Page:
Understanding How Missed Deadline Dates Generate Negative Total Slack

In the following figure, notice that the project consists of two parallel phases. Because the tasks in PHASE I finish later than the tasks in PHASE II, the PHASE I tasks are Critical tasks with a Total Slack value of 0 days. Notice that the tasks in PHASE II each have a Total Slack value of 3 days, which means that they are non-Critical tasks. Microsoft calculates this Total Slack value because of the Deadline date of 02/20/15 that I set on the Phase II Complete milestone task, by the way.

When I change the Duration value of the Design 2 task from 3 days to 8 days, this causes the Finish date of the Phase II Complete milestone task to slip past its Deadline date. In this situation, Microsoft Project displays the Planning Wizard dialog shown in the following figure.

In the Planning Wizard dialog, you must select the Continue option and then click the OK button so that the software shows the scheduling conflict. In the following figure, you can see impact of this action.

In the preceding figure, notice how Microsoft Project responds to the missed Deadline date for the Phase II Complete task:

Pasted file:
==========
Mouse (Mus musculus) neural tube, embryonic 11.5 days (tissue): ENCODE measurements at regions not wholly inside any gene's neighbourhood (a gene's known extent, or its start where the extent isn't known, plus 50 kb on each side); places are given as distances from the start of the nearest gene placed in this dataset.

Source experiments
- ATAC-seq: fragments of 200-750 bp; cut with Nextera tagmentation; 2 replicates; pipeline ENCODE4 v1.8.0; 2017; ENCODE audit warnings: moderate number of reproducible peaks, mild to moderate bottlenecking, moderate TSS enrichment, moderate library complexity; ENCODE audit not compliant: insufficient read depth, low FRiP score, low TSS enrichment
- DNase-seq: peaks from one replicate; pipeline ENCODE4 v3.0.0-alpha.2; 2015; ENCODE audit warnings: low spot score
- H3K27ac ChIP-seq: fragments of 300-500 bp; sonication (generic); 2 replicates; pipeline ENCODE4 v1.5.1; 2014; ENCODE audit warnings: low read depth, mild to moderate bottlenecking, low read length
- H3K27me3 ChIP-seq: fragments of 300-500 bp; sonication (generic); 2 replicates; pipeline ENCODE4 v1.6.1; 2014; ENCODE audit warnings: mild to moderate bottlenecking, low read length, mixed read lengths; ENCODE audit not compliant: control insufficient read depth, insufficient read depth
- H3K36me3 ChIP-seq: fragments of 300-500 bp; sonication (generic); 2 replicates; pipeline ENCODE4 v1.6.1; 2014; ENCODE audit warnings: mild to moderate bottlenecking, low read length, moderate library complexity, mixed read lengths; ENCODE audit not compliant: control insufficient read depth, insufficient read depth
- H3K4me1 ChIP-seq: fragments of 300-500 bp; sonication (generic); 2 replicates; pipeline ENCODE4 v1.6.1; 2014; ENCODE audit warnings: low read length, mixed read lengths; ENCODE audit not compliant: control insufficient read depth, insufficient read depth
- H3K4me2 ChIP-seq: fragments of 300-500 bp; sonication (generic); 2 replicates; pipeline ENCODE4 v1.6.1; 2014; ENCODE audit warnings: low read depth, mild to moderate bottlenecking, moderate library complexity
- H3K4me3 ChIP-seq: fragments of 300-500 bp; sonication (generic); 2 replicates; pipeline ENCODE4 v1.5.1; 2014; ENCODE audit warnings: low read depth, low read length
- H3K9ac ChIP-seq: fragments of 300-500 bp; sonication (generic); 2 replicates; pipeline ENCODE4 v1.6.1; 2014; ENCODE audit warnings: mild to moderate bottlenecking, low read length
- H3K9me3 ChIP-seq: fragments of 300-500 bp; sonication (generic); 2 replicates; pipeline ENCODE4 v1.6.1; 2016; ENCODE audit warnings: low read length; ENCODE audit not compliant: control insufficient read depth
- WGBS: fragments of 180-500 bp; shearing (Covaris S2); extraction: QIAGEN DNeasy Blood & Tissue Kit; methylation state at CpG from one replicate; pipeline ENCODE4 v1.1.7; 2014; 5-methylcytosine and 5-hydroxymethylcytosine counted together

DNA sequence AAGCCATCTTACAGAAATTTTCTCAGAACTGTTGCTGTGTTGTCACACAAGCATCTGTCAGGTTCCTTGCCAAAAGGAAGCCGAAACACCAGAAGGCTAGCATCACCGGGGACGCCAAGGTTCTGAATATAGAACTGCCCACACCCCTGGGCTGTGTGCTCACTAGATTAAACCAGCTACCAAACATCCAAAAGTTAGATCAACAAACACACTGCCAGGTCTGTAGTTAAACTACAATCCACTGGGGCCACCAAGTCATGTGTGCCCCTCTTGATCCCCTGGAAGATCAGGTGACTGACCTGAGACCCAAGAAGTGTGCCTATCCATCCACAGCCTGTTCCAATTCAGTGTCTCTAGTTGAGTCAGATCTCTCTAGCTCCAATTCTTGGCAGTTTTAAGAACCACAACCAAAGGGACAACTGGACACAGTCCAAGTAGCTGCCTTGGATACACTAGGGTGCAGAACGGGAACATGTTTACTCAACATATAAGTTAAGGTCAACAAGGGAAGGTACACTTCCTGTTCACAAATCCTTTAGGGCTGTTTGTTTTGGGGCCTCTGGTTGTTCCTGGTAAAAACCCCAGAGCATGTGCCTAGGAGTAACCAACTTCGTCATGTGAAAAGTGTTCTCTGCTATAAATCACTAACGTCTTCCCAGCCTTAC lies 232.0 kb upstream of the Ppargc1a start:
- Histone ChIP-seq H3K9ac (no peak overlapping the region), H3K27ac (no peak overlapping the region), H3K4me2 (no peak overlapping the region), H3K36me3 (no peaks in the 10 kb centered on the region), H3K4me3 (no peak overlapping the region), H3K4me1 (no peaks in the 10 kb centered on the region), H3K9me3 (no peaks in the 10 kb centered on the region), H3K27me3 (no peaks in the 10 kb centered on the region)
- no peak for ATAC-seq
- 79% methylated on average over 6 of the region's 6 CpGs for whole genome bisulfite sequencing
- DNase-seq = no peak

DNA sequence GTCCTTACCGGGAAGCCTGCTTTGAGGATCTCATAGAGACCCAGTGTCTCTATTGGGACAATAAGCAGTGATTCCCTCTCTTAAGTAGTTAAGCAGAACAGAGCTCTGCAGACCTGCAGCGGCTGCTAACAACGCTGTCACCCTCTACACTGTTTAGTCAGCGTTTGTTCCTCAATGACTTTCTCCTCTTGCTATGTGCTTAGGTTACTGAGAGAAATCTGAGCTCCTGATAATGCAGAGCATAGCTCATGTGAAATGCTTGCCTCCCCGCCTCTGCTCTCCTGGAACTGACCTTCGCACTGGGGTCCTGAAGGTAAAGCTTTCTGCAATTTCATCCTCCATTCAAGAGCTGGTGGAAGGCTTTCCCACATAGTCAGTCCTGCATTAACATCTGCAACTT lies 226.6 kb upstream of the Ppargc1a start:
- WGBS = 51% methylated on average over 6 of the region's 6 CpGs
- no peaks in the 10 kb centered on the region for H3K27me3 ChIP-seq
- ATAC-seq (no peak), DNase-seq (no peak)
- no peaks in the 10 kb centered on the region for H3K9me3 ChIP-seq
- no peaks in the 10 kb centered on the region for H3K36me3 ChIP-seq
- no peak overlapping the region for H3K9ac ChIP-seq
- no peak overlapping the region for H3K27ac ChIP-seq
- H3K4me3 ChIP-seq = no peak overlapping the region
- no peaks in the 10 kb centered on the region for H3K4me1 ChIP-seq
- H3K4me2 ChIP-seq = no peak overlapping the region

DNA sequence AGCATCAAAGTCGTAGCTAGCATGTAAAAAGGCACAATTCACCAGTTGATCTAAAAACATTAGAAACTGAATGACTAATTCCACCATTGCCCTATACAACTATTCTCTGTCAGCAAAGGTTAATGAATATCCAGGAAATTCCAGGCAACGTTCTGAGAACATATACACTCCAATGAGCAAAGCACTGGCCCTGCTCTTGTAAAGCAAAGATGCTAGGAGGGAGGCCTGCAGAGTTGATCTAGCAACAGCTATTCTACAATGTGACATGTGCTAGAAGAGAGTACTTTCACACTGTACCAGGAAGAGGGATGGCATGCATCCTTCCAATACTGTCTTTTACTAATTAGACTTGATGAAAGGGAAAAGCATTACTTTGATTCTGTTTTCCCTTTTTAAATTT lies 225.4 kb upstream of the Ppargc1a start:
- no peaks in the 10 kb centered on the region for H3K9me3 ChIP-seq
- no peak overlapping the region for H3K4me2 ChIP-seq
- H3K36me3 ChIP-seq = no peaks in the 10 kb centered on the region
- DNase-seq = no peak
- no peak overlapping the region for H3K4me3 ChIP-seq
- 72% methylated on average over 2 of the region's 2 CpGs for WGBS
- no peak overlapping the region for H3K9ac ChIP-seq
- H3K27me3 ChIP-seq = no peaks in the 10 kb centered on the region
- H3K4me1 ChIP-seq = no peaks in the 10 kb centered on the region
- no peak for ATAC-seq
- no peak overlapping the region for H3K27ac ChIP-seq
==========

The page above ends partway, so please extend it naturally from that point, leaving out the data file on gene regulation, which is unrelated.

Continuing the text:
• The software calculates a Total Slack value of -2 days for every task in the PHASE II section of the project.
  • The software calculates a Total Slack value of -2 days for the Project Summary Task (Row 0) as well.
  • For each task with a negative Total Slack value, the software formats its Gantt bar with a red color even though the task is not a Critical task. I describe this behavior as a false Critical Path.
  • In the Indicators column for the Phase II Complete milestone task, the software displays a missed Deadline date indicator (red diamond with a white exclamation point).
  • In the Gantt Chart pane, the software shows how the milestone indicator (black diamond) has slipped past its Deadline date indicator (green arrow).

If you ever see a negative Total Slack value for the Project Summary Task (Row 0), this can mean that at least one task has missed its Deadline date. If a task has missed its Deadline date, locate a section locate a section of tasks in which all of them which have a negative Total Slack value, and the last task in the section is the task that missed its Deadline date. The negative Total Slack value for that task indicates the number of working days that the task has missed its Deadline date. In my last example, a Total Slack value of -2 days on the Phase II Complete milestone task indicates that this task has missed its Deadline date by 2 days.

Did this blog post help you? Would you like to learn more about how to effectively use Microsoft Project, Microsoft Project Server, or Project Online to manage your projects? If so, please consider enrolling in one of our upcoming open enrollment training classes.

You can take our training classes “in person” in our EPMA training center in Houston, Texas or “live-virtual” over the Internet. And don’t forget to follow us on Twitter, LinkedIn, and Facebook.